Nature Scavenger Hunt
I wrote a while ago about the benefits of noticing and reflecting on the natural world around us. When we explore our surroundings, making intentional observations, we begin to see how we all impact one another, whether we are human, animal, or plant. We start making connections, which leads to compassion and understanding.
Often times, children don't need any reason to explore and discover. They are naturally curious and inquisitive. However, it doesn't hurt to give them a little nudge if they seem to need it. One of my favorite ways to encourage outdoor observations is to make it into a game! Just like the Bird Bingo Game (which you can find here if you missed it), this Nature Scavenger Hunt gets your kids looking for specific things, all in the name of science!
Click on the picture to download the Scavenger Hunt card!
More details and tips to help you spot these:
A raptor is also known as a "bird of prey". There are many types of raptors we see in Utah, but most of them fall within one of these families: buteo hawks, accipiter hawks, falcons, eagles, and owls.
You can tell a raptor apart from other birds by observing their three "sharps": sharp eyes, sharp beaks, and sharp talons.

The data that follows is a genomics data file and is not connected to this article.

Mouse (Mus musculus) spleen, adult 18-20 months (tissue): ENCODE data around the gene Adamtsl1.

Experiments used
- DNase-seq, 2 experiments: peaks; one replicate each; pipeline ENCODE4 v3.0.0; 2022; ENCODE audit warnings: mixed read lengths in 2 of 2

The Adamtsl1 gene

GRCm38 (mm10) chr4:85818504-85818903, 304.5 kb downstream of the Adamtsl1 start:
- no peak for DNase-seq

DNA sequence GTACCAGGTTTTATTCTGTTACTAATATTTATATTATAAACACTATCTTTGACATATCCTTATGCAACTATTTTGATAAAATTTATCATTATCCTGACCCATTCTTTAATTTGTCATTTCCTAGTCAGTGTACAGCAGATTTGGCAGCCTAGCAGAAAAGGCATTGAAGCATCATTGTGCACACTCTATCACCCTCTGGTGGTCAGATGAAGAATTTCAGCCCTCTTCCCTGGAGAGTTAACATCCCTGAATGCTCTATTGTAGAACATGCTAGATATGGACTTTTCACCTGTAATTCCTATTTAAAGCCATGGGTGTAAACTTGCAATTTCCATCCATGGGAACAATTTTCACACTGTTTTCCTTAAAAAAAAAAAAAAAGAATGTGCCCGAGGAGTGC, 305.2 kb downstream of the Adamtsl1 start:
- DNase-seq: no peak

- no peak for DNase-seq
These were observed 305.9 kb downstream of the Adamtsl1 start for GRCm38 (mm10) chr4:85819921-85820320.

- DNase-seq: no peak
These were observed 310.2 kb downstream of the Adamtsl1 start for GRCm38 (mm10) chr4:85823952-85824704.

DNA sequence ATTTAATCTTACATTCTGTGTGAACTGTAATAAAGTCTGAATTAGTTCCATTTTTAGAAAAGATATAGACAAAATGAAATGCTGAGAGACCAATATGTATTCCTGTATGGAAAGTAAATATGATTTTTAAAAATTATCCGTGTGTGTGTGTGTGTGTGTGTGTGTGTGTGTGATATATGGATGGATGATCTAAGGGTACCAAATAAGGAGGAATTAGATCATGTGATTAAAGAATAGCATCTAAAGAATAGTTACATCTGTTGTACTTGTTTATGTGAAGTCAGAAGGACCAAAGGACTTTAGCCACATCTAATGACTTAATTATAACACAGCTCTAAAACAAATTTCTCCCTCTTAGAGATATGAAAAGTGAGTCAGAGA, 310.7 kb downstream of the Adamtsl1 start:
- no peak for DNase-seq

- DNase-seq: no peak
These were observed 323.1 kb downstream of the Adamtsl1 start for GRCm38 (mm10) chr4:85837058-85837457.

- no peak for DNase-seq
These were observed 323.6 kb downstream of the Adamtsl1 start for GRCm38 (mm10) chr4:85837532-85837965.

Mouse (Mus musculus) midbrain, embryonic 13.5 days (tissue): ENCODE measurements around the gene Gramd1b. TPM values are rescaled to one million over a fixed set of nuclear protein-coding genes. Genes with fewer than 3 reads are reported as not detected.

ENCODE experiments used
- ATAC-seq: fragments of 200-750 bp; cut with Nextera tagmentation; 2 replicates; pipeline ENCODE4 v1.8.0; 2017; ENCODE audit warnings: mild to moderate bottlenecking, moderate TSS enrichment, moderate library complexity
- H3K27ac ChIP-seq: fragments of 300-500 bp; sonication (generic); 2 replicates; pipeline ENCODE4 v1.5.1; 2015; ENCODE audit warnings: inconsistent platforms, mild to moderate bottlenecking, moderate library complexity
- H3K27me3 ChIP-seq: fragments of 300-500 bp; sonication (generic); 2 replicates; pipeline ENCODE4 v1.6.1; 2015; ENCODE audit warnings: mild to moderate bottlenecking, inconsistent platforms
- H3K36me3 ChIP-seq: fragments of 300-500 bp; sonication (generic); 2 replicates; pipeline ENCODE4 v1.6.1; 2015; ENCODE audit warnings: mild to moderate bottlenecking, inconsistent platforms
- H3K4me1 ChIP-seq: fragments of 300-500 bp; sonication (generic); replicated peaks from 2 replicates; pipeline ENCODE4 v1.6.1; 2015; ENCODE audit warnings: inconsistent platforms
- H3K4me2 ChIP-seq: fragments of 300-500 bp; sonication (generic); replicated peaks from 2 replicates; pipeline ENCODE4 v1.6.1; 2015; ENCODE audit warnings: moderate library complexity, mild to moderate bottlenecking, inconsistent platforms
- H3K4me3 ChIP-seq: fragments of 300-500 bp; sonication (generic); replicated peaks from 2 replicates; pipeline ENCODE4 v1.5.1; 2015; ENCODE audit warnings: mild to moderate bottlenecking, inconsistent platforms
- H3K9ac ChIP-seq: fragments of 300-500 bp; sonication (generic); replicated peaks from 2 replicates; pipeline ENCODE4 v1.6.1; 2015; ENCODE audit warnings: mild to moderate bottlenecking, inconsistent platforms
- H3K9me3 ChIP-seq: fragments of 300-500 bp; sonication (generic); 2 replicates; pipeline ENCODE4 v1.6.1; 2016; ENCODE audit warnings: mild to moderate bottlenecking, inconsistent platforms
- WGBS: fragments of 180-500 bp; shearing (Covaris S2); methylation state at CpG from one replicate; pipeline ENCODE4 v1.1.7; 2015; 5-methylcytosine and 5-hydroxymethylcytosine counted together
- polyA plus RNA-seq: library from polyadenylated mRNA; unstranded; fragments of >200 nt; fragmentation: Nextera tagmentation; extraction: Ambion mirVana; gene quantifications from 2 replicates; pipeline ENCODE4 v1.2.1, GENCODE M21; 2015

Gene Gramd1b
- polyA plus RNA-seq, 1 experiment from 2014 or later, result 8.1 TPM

Look for raptors soaring high in the sky or perched on telephone poles or wires. Be careful not to disturb raptors if they are close by, as they are likely hunting for a meal or protecting their young.
For more information on how to identify raptors, see this article.
A fledgling is a baby bird who is fully feathered and flighted (or nearly flighted), yet still depends on its parents for food and protection. You can spot fledglings because they will be around adult birds and begging for food (by gaping their mouthes wide open, making a peeping noise, and sometimes fluttering their wings). They may look subtly different from their parents, with a few fluffy, downy feathers sticking out in weird places, duller colors, and a wider muppet-looking beak.
If you see a fledgling, don't approach it just for the sake of this hunt. Fledglings are at a higher risk from predators because of their lack of experience and sloppy flying. Parents are also at higher risk because of the added stress and distraction that comes with raising young. Give them space and you may be lucky enough to watch the little ones grow and revisit your area!
See my previous blog, Attracting Birds, to learn more about how to attract birds to your yard and keep them safe.
2 Different Pollinators
Search for pollinators! This step is not completed until you spot two different kinds! Pollinators include: bees, butterflies, hummingbirds, moths, and more!
Search for pollinators around flowers and any remaining blossoms on trees. Although you may not like to see one, wasps also pollinate and would count!